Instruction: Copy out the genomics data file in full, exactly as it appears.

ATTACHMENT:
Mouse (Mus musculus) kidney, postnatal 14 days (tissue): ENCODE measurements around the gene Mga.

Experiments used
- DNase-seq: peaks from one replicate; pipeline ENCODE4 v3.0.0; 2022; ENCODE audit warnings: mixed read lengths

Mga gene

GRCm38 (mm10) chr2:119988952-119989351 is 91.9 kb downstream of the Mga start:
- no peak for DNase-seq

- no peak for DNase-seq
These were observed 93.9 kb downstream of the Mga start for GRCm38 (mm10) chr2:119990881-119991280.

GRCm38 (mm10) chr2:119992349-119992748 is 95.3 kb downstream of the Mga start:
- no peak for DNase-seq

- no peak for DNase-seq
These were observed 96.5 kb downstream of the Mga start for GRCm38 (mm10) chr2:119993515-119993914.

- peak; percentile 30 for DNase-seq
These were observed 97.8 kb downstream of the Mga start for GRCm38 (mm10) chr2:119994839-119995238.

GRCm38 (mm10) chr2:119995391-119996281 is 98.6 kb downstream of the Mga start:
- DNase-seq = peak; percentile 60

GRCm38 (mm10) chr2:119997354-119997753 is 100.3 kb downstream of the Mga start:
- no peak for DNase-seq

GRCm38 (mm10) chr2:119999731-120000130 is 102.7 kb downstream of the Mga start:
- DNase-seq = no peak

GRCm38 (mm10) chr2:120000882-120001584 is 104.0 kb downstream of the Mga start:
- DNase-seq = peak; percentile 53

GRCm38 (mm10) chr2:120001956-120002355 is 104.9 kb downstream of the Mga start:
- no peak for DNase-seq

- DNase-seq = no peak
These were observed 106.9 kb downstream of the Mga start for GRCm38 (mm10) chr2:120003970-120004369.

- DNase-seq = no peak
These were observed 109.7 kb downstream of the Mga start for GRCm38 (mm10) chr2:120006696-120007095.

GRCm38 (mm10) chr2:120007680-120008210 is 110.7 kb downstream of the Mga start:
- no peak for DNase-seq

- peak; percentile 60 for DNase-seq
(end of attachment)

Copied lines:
Mouse (Mus musculus) kidney, postnatal 14 days (tissue): ENCODE measurements around the gene Mga.

Experiments used
- DNase-seq: peaks from one replicate; pipeline ENCODE4 v3.0.0; 2022; ENCODE audit warnings: mixed read lengths

Mga gene

GRCm38 (mm10) chr2:119988952-119989351 is 91.9 kb downstream of the Mga start:
- no peak for DNase-seq

- no peak for DNase-seq
These were observed 93.9 kb downstream of the Mga start for GRCm38 (mm10) chr2:119990881-119991280.

GRCm38 (mm10) chr2:119992349-119992748 is 95.3 kb downstream of the Mga start:
- no peak for DNase-seq

- no peak for DNase-seq
These were observed 96.5 kb downstream of the Mga start for GRCm38 (mm10) chr2:119993515-119993914.

- peak; percentile 30 for DNase-seq
These were observed 97.8 kb downstream of the Mga start for GRCm38 (mm10) chr2:119994839-119995238.

GRCm38 (mm10) chr2:119995391-119996281 is 98.6 kb downstream of the Mga start:
- DNase-seq = peak; percentile 60

GRCm38 (mm10) chr2:119997354-119997753 is 100.3 kb downstream of the Mga start:
- no peak for DNase-seq

GRCm38 (mm10) chr2:119999731-120000130 is 102.7 kb downstream of the Mga start:
- DNase-seq = no peak

GRCm38 (mm10) chr2:120000882-120001584 is 104.0 kb downstream of the Mga start:
- DNase-seq = peak; percentile 53

GRCm38 (mm10) chr2:120001956-120002355 is 104.9 kb downstream of the Mga start:
- no peak for DNase-seq

- DNase-seq = no peak
These were observed 106.9 kb downstream of the Mga start for GRCm38 (mm10) chr2:120003970-120004369.

- DNase-seq = no peak
These were observed 109.7 kb downstream of the Mga start for GRCm38 (mm10) chr2:120006696-120007095.

GRCm38 (mm10) chr2:120007680-120008210 is 110.7 kb downstream of the Mga start:
- no peak for DNase-seq

- peak; percentile 60 for DNase-seq